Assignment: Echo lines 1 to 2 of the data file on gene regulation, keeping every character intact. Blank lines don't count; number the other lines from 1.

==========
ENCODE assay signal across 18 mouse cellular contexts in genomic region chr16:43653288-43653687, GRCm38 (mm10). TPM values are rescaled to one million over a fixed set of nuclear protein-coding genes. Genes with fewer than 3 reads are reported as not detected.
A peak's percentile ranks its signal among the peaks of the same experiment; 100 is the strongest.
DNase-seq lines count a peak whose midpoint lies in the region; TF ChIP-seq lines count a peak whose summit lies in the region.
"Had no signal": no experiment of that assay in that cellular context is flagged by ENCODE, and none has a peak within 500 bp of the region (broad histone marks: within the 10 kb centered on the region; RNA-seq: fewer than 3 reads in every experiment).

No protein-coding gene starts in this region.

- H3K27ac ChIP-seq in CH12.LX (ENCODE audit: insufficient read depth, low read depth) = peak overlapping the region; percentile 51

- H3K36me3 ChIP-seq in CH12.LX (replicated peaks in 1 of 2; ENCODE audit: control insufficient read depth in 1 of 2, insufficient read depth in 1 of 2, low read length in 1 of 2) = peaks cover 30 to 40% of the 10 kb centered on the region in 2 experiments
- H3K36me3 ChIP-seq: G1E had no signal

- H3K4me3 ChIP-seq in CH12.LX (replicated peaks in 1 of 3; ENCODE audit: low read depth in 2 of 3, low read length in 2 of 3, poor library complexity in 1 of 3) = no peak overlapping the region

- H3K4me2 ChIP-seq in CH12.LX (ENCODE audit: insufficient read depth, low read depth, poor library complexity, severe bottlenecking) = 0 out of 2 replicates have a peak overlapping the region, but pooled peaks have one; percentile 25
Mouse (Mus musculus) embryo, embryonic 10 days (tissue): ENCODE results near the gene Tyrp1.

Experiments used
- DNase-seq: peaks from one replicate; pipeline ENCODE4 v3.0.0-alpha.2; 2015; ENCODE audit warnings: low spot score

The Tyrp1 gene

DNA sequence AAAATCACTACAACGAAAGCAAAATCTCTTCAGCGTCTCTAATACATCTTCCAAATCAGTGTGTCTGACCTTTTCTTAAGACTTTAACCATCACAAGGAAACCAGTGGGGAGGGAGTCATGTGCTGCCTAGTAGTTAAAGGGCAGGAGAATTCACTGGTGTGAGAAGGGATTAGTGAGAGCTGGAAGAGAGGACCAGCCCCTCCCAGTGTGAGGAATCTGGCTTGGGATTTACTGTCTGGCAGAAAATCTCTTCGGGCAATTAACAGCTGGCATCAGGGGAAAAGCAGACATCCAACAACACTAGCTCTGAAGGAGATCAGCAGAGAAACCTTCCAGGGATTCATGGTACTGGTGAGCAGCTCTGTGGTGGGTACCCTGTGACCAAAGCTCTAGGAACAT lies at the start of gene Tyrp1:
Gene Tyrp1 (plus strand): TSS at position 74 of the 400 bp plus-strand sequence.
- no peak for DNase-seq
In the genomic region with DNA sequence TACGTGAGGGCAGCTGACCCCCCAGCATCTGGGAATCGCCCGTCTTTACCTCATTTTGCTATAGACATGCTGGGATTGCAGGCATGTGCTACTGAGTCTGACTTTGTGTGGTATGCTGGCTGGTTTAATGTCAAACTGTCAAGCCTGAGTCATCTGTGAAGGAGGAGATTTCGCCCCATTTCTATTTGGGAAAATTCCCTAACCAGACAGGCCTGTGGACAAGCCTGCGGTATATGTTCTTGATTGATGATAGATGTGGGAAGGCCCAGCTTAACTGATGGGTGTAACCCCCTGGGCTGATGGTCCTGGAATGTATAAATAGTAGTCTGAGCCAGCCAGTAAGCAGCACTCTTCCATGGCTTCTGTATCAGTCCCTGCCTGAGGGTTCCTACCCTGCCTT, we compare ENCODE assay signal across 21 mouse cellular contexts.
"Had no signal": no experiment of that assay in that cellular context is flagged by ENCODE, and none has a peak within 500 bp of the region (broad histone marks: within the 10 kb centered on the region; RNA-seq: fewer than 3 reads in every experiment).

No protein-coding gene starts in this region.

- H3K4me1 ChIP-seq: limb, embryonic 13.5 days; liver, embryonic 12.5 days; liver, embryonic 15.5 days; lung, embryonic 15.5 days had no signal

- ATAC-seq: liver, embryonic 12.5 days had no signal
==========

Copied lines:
ENCODE assay signal across 18 mouse cellular contexts in genomic region chr16:43653288-43653687, GRCm38 (mm10). TPM values are rescaled to one million over a fixed set of nuclear protein-coding genes. Genes with fewer than 3 reads are reported as not detected.
A peak's percentile ranks its signal among the peaks of the same experiment; 100 is the strongest.